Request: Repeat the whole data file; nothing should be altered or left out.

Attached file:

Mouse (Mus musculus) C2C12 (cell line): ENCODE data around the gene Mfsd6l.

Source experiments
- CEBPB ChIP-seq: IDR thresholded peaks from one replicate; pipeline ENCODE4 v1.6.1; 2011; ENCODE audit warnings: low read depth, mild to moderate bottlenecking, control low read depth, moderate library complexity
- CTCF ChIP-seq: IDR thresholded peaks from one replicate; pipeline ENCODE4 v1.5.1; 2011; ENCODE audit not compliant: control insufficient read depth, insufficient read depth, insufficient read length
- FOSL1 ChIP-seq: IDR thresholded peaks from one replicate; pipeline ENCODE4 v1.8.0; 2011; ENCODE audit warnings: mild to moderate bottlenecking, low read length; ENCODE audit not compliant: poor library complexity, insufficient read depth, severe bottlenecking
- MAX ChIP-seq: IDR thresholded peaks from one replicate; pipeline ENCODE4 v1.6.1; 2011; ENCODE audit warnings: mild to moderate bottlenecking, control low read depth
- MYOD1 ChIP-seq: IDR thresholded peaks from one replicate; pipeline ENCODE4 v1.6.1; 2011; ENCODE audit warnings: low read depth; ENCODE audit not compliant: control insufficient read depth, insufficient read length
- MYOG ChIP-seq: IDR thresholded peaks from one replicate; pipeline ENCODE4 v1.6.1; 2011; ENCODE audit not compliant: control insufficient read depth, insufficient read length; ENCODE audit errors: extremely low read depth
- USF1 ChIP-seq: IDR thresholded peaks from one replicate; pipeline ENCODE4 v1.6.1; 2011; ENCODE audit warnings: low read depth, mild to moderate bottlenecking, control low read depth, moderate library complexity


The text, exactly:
Mouse (Mus musculus) C2C12 (cell line): ENCODE data around the gene Mfsd6l.

Source experiments
- CEBPB ChIP-seq: IDR thresholded peaks from one replicate; pipeline ENCODE4 v1.6.1; 2011; ENCODE audit warnings: low read depth, mild to moderate bottlenecking, control low read depth, moderate library complexity
- CTCF ChIP-seq: IDR thresholded peaks from one replicate; pipeline ENCODE4 v1.5.1; 2011; ENCODE audit not compliant: control insufficient read depth, insufficient read depth, insufficient read length
- FOSL1 ChIP-seq: IDR thresholded peaks from one replicate; pipeline ENCODE4 v1.8.0; 2011; ENCODE audit warnings: mild to moderate bottlenecking, low read length; ENCODE audit not compliant: poor library complexity, insufficient read depth, severe bottlenecking
- MAX ChIP-seq: IDR thresholded peaks from one replicate; pipeline ENCODE4 v1.6.1; 2011; ENCODE audit warnings: mild to moderate bottlenecking, control low read depth
- MYOD1 ChIP-seq: IDR thresholded peaks from one replicate; pipeline ENCODE4 v1.6.1; 2011; ENCODE audit warnings: low read depth; ENCODE audit not compliant: control insufficient read depth, insufficient read length
- MYOG ChIP-seq: IDR thresholded peaks from one replicate; pipeline ENCODE4 v1.6.1; 2011; ENCODE audit not compliant: control insufficient read depth, insufficient read length; ENCODE audit errors: extremely low read depth
- USF1 ChIP-seq: IDR thresholded peaks from one replicate; pipeline ENCODE4 v1.6.1; 2011; ENCODE audit warnings: low read depth, mild to moderate bottlenecking, control low read depth, moderate library complexity